VA Secretary outlines new facilities and funds planned for Alaska

VA Secretary Robert Wilkie (head of table) speaks to military representatives in Fairbanks. U.S. Senator Dan Sullivan is to his right. (Photo courtesy of Office of Dan Sullivan)

The federal veterans affairs agency plans major expansion in Alaska.

U.S. Senator Dan Sullivan says that includes both services and facilities.

“In Fairbanks, in the Mat-Su Valley, in Anchorage, in the Kenai and in Juneau. That is going to be significant construction,” Sullivan said. “But most importantly, it is going to be able to deliver better services for the men and women who serve in our military.”

Sullivan spoke in Fairbanks this afternoon, along with U.S. Secretary of Veteran’s Affairs Robert Wilkie, who describes the planned VA Alaska expansion as part of nationwide push to improve service.

”It is my goal to open up the aperture on funds that can come to Alaska to help in the elimination and prevention of suicide,” Wilkie said. “We’re doing that with homelessness and I think we’re on the right path.”

Secretary Wilke says he’s presented the largest budget in VA history: $220 billion, money he says can help Alaska, as state funds for health and social service programs are cut. Wilkie also pointed to nationwide VA reforms being piloted in the state.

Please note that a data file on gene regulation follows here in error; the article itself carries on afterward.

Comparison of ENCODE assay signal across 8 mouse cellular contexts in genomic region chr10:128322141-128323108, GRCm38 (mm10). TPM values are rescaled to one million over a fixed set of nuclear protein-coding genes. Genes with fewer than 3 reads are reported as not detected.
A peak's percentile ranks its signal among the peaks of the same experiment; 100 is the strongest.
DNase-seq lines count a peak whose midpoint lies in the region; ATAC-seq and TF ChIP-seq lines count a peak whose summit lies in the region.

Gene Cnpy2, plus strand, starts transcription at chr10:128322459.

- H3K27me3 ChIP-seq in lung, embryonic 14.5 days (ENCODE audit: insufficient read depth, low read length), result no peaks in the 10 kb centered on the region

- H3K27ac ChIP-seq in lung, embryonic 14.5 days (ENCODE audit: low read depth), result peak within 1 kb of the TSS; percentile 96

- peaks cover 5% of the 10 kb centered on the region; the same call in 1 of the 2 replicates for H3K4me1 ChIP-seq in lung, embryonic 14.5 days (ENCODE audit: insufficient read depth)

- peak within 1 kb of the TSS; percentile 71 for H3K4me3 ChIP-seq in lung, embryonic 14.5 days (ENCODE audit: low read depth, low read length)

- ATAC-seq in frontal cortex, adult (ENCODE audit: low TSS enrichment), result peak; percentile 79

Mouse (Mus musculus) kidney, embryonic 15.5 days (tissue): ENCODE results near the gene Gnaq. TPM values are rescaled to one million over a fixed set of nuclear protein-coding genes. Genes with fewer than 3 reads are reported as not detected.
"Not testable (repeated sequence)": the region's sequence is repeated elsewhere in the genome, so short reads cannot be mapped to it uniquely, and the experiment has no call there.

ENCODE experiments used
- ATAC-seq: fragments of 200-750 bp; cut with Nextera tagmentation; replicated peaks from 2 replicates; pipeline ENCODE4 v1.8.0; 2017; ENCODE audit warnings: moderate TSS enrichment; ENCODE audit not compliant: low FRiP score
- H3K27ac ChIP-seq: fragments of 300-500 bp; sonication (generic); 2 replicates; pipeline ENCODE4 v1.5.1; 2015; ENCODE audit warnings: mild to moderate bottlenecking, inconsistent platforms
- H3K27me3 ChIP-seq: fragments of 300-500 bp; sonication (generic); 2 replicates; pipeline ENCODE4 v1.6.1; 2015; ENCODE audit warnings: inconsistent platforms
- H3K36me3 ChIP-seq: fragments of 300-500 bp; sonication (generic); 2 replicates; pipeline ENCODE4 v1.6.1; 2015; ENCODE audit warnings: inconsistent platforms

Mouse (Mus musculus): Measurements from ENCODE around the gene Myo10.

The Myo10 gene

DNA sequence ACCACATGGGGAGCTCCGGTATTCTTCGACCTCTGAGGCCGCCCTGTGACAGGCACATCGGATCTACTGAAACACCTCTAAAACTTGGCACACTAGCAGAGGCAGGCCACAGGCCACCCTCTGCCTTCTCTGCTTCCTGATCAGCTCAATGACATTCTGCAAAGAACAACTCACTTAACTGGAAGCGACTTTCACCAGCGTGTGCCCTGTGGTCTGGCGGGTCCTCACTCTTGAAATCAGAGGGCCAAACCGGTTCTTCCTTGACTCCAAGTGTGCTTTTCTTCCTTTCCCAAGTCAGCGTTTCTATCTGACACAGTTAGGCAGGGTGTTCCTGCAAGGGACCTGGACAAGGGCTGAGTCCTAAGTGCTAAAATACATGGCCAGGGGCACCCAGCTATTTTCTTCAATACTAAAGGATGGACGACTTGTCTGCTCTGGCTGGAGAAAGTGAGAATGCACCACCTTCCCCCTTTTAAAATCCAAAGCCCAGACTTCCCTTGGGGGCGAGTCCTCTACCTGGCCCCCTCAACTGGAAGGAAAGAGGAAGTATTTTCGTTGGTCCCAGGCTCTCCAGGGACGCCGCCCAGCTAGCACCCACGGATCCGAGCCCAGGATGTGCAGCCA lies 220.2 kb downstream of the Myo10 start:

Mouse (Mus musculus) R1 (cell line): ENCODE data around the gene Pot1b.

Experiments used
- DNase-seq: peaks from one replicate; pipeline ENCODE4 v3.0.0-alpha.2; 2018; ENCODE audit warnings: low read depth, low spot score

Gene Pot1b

”Electronic health records are going to be tested in Anchorage. The reforms of our supply chain will be tested here in Alaska,” Wilkie said. “There’s a reason for that. It’s one place in America where you go and you don’t have to explain military service to anyone.”

Alaska has the highest per capita percentage of veterans in the county, but Wilkie noted that 50 percent do not access VA programs, one of the problems the recently-launched Mission Act, addresses.

”Get people out with this funding into the hinterlands to go find those folks who are not part of our system,” Wilkie said.

Wilkie and Sullivan spoke after a closed hearing with local veterans, meetings Sullivan says highlight a familiar problem.

”The VA is a big bureaucracy. It’s bureaucratic,” Sullivan said. “It can be frustrating.”

Sullivan says the expansion of federal VA facilities and staff in Alaska should help, noting that the state was recognized last year by the VA for most improved patient service.

Sullivan and Wilkie emphasized that Alaska’s veteran population is expected to increase with the basing of F-35’s at Eielson Air Force Base, and the ongoing buildup of missile defense facilities in the state.

Dan Bross is a reporter at KUAC in Fairbanks.

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